Neil Gibbons: 'You can turn into Alan Partridge if you're immersed for too long'

Neil Gibbons and Rob Gibbons: 'You can turn into Alan if you're immersed for too long'

Alan Partridge co-writers/directors Neil and Rob Gibbons on bringing him back to the BBC in This Time with Alan Partridge

The last time Alan Partridge hosted a prime time BBC TV show, he punched his commissioning editor – the late Tony Hayers – in the face with a turkey. And that particular incident directly followed an episode in which he shot a guest 'live' on air. But almost a quarter of a century has passed since these minor transgressions and Partridge has finally secured his second series – albeit as a stand-in co-host – on weekday BBC One magazine show This Time with Alan Partridge. Twin brothers Neil Gibbons and Rob Gibbons have been writing for Partridge alongside Steve Coogan for more than a decade. They explain how the character has endured for so long.

'Alan's always been very good at putting a finger in the air and seeing which way the broadcasting winds are blowing, which is why he's able to spot current trends and have a stab at them himself,' explains Neil. 'That gives him (or us) new areas for him to fuck up in, and keeps the character fresh.'

Over the years, we've followed Alan on TV, in books, at the cinema, on stage and on the radio (analogue and digital). Now he's gone full circle, returning to the format that made his name in the early 1990s. 'The whole show takes place during a 30-minute live show but we'll sometimes stay on the studio cameras when they're "off air" during a VT,' explains Rob. 'So we get to eavesdrop on fragments of conversation and get a glimpse into Alan's life away from the show.'

Partridge's politics have always skewed right-of-centre but the changing world has clearly had a big influence on the man. 'He's recognised that his strident right wing views aren't the fashion any more,' explains Rob. 'Instead, he's learned from the likes of David Cameron and George Osborne to couch them in a more socially liberal outlook – being totally okay with gay people, standing up for women, being down with young people – but in a painfully performative way.'

It's not just external factors that have affected the host. 'Part of that is his advancing years,' explains Neil. 'He started out as a man who was fusty before his time, like when you see a schoolboy with a briefcase; he was frigid and uptight. That becomes less funny when he's getting on in years – because they're traits you associate with older, right wing people anyway. So we loosened him up. And he's now an older man clumsily going out of his way to be right-on, on-trend, happy to talk about contraception or kissing.'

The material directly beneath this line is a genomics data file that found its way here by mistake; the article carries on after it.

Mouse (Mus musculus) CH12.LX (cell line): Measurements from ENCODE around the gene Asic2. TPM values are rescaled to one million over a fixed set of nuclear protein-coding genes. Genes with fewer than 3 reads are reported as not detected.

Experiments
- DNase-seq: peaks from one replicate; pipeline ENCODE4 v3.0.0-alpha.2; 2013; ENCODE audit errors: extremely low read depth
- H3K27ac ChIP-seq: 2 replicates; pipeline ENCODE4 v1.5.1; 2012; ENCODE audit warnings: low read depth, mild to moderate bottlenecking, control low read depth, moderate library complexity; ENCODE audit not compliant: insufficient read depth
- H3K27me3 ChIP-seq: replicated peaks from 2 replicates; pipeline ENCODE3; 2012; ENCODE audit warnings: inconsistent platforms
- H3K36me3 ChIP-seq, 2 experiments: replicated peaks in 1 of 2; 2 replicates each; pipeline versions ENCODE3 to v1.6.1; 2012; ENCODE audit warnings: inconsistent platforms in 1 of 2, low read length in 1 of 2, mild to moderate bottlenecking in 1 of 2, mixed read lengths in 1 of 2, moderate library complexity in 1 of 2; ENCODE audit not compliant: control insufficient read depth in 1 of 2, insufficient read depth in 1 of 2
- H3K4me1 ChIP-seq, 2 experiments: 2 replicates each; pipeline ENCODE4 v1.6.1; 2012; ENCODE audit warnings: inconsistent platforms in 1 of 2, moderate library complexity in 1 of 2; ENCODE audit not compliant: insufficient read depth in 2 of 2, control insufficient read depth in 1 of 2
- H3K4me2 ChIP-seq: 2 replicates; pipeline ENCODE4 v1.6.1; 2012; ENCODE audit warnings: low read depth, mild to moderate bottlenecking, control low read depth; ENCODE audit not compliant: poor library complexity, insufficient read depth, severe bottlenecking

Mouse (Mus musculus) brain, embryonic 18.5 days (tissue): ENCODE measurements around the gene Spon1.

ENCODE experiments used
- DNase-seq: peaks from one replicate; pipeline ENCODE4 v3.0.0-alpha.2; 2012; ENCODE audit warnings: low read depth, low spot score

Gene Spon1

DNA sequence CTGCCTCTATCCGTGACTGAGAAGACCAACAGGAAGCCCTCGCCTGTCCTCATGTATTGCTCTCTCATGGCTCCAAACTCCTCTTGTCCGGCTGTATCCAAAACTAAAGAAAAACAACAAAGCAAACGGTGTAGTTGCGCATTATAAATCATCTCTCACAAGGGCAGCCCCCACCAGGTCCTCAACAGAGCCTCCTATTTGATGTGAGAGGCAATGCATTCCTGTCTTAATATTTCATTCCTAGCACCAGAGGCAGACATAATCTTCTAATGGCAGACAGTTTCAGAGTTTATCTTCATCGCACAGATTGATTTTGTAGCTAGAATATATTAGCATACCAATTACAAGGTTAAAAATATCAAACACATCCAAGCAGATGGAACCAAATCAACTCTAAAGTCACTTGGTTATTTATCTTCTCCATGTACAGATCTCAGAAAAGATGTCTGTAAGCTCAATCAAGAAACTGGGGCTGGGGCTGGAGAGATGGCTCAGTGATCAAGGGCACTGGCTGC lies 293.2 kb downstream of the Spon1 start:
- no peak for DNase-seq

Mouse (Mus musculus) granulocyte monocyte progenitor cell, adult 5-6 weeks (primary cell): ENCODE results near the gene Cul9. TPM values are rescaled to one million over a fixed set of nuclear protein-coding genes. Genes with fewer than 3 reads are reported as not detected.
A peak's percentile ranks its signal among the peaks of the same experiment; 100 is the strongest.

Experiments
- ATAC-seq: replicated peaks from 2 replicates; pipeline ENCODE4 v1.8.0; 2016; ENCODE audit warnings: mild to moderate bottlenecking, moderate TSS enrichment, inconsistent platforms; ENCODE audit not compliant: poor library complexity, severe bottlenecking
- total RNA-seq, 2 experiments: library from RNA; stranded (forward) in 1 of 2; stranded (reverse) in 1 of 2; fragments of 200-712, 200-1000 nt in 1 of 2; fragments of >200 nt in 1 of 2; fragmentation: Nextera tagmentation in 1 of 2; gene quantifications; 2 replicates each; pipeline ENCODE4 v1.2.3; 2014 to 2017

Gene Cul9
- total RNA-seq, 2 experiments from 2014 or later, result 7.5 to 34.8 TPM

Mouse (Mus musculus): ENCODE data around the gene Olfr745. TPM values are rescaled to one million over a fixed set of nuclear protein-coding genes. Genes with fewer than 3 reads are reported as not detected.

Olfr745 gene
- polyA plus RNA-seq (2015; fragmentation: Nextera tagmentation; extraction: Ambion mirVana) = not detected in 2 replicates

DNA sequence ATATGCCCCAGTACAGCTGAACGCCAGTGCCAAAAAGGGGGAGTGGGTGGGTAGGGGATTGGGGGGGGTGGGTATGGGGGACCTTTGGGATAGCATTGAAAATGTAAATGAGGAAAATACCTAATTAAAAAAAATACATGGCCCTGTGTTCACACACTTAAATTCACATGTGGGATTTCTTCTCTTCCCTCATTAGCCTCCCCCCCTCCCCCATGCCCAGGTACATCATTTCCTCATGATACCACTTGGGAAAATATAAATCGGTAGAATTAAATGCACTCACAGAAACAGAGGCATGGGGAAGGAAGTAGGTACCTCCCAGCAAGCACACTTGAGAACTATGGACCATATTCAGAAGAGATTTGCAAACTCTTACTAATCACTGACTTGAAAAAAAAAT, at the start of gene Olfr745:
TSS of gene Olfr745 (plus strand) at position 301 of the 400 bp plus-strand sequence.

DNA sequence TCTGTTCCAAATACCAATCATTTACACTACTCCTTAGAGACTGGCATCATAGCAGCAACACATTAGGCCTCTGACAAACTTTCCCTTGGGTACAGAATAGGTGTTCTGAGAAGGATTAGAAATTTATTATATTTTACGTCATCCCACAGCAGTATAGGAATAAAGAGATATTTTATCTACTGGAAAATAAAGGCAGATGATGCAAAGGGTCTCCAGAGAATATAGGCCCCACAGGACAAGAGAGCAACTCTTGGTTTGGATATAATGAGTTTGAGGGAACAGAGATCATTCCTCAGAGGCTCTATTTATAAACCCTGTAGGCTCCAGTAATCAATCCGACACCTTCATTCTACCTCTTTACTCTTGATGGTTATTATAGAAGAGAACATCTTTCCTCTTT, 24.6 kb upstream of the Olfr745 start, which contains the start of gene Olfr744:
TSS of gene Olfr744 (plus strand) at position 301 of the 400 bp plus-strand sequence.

After years in the broadcasting wilderness, including a long spell (two series of Mid Morning Matters) at North Norfolk Digital, Partridge is in for a culture shock when he returns to the channel that made him. Nevertheless, he relishes the prospect. 'It's reawakened something in him,' says Neil. 'Twenty-odd years in local radio have lowered his horizons and suddenly, thanks probably to the BBC wanting to represent all demographics of a divided audience, he's been handed a golden ticket back to the big time, potentially. The knowledge that this is his one and only shot at redemption scares the shit out of him.'

Neil describes the task of bringing Partridge to life as a protracted three-part process: writing, shooting and editing. 'It starts with us all sitting round, trying to avoid talking about work until the small talk about Banged up Abroad segues into Alan of its own accord. We do a lot of talking about ideas, big and small. Then me and Rob go away and actually write stuff. Once we have scenes scripted and it's not just formless hot air, it has a shape so it's much easier for the three of us to then pick it apart and get to work on it back in the room.'

This fractured process brings its own rewards. 'It gives you a greater variety of laughs', says Rob. 'The jokes you write at your laptop are generally more crafted and considered, with a written structure to them. The ones we come up with in the room are the kind you could never put down on paper: facial expression, tone of voice, odd inflection, or the kind that trip off something happening right there in the scene – which is often the funniest stuff. So having those two processes running concurrently gives you better density and variety of laughs. Or that's the plan anyway.'

Once the script is finished it continues to evolve until the cameras roll. 'On set we'll hammer it again and again, before and between takes, partly to gives us more options in the edit,' says Neil. 'And then there's the edit itself which is another phase altogether. The assembly that's put together at the beginning of the edit is miles from the finished article. We carry on writing until we deliver the final show, basically.'

In the past, Coogan has talked about how, after trying to distance himself from Partridge, he eventually learned to embrace him. Are Rob and Neil still enjoying their time with the character? 'It's still a big thrill, yeah,' says Neil. 'We have more Alan coming to the BBC next year so that's already being worked on. We also have a different BBC Two sitcom of our own shooting later in the year. And thank fuck for that. You can turn into Alan if you're immersed for too long.'

This Time with Alan Partridge is weekly on BBC One from Mon 25 Feb, 9.30pm.

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